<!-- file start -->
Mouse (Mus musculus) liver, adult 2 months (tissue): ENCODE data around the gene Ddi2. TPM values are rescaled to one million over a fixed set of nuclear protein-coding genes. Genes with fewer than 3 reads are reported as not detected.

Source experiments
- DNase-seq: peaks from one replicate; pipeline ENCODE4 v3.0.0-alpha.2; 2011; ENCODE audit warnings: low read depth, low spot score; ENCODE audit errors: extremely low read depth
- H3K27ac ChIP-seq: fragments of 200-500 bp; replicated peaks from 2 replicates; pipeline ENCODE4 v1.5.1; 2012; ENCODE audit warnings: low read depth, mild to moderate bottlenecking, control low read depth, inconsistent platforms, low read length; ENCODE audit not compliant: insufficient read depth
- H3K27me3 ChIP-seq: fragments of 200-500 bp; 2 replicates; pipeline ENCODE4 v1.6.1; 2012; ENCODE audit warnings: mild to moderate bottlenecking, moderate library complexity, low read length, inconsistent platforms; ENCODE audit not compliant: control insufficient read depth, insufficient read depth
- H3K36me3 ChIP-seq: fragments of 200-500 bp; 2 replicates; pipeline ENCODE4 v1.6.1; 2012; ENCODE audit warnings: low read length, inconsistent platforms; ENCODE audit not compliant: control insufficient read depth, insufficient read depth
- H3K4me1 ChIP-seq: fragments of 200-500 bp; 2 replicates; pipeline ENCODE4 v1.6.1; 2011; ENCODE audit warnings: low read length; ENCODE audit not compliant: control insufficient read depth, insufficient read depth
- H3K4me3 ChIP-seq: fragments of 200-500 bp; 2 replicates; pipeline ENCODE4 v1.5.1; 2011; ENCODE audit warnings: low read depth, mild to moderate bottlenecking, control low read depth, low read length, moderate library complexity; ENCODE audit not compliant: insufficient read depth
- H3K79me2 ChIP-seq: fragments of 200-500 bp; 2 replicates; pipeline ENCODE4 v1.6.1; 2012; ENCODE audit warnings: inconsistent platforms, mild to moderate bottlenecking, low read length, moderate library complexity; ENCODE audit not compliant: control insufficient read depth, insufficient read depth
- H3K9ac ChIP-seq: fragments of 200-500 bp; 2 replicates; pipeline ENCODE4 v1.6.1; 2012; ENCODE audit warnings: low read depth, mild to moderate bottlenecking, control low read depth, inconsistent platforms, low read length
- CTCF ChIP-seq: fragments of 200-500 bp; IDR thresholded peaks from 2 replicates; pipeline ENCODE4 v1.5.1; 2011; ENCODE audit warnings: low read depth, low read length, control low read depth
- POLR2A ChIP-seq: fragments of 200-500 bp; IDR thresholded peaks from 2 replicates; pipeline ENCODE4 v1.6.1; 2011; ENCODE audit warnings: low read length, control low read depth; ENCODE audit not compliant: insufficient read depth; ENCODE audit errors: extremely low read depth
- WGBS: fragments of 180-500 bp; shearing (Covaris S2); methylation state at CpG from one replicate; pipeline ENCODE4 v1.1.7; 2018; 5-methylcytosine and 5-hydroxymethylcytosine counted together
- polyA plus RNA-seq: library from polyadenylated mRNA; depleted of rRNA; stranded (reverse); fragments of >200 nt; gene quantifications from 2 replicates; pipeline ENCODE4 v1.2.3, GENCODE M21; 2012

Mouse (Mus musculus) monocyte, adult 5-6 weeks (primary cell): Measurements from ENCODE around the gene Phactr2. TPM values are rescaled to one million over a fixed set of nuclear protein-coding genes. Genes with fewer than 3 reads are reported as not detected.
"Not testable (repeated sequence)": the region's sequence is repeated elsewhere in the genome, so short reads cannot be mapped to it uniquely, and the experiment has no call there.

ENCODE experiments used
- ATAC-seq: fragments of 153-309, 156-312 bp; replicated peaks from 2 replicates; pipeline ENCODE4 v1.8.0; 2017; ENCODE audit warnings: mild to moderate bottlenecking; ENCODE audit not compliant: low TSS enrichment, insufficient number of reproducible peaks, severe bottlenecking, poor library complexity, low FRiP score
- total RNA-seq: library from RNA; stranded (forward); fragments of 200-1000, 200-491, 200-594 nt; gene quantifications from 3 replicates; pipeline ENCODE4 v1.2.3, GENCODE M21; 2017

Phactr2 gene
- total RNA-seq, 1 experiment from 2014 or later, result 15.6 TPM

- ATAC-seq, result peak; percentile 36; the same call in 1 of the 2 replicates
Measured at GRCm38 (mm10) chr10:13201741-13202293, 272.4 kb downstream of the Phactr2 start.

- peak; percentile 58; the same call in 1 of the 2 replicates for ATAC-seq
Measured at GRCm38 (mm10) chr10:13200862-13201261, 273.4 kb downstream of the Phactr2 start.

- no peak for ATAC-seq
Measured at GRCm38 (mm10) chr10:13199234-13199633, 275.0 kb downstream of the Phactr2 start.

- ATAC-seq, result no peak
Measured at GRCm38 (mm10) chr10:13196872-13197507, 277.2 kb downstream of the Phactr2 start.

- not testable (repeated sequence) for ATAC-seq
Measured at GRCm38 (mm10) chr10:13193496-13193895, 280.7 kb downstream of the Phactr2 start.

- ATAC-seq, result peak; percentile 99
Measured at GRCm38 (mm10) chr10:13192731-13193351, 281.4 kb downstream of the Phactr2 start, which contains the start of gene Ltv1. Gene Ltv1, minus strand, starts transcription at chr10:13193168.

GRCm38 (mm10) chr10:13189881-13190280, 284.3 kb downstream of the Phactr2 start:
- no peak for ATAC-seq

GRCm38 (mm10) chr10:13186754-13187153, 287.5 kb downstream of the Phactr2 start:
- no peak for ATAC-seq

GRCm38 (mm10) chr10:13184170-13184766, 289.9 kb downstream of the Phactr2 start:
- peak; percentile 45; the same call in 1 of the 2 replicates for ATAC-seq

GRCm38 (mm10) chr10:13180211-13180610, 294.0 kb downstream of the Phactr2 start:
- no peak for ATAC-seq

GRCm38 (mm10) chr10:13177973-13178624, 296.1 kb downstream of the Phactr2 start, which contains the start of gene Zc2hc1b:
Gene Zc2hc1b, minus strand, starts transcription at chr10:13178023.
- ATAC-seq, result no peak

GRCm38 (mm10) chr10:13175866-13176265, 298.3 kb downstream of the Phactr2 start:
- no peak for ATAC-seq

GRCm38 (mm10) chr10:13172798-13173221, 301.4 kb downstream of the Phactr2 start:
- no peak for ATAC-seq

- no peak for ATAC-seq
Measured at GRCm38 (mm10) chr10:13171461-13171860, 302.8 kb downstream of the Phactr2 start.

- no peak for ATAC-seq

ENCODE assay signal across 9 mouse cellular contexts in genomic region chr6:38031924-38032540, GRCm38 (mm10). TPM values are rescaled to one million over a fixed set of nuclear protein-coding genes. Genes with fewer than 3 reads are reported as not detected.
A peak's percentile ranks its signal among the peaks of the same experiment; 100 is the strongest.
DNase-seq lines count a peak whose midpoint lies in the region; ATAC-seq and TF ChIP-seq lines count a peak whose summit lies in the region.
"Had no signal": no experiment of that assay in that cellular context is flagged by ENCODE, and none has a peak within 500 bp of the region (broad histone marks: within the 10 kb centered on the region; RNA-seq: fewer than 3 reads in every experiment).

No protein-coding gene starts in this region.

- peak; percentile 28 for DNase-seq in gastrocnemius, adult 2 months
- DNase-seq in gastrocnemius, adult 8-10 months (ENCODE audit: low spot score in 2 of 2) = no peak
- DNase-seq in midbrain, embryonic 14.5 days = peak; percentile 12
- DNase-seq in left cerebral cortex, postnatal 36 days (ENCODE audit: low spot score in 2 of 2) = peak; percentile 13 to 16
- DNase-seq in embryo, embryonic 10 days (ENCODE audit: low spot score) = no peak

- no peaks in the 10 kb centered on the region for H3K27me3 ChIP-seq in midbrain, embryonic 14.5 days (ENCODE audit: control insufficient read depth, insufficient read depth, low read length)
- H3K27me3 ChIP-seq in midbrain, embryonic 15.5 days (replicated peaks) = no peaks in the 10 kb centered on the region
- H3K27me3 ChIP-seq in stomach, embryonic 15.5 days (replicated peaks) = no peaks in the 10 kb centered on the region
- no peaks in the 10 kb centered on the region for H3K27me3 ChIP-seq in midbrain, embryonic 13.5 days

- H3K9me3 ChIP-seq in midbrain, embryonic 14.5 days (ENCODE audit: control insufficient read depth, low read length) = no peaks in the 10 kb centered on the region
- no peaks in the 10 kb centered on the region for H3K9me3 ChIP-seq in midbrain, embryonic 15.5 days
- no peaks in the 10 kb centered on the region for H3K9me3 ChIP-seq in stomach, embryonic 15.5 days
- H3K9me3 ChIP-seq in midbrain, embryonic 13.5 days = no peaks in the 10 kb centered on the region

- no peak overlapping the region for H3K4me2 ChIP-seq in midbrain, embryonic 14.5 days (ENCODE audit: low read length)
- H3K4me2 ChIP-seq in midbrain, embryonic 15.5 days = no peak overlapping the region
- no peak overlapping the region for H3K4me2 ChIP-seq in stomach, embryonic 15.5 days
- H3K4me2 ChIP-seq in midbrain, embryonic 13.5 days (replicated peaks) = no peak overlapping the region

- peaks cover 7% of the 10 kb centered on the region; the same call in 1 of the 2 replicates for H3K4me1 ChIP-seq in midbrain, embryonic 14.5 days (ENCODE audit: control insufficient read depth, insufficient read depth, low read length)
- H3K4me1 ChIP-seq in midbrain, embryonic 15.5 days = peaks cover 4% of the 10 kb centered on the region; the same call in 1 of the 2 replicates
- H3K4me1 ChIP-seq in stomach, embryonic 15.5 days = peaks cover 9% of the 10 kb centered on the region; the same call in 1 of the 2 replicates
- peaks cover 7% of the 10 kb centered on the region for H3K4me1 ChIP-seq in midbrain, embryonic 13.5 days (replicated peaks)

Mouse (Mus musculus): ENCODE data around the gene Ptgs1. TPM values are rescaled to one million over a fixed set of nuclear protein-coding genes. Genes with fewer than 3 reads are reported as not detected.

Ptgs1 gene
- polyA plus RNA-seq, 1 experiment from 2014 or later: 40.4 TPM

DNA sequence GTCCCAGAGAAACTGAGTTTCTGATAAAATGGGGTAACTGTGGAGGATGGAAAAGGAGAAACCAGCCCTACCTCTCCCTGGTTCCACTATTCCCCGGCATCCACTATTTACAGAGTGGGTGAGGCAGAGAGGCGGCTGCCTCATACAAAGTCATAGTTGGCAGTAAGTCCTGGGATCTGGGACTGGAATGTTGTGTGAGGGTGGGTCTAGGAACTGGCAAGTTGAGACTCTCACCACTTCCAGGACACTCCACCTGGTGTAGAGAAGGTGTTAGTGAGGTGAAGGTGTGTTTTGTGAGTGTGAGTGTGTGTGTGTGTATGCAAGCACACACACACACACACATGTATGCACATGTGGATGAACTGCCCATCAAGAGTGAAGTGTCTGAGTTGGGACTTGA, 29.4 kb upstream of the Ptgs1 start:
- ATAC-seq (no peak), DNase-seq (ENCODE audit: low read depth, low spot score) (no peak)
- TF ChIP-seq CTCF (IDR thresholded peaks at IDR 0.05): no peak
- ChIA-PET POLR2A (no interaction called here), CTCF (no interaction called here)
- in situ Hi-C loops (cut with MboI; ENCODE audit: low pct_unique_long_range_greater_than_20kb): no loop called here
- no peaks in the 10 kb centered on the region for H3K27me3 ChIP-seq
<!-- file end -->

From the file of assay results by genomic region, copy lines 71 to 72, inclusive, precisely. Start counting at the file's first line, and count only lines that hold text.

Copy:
- H3K4me2 ChIP-seq in midbrain, embryonic 15.5 days = no peak overlapping the region
- no peak overlapping the region for H3K4me2 ChIP-seq in stomach, embryonic 15.5 days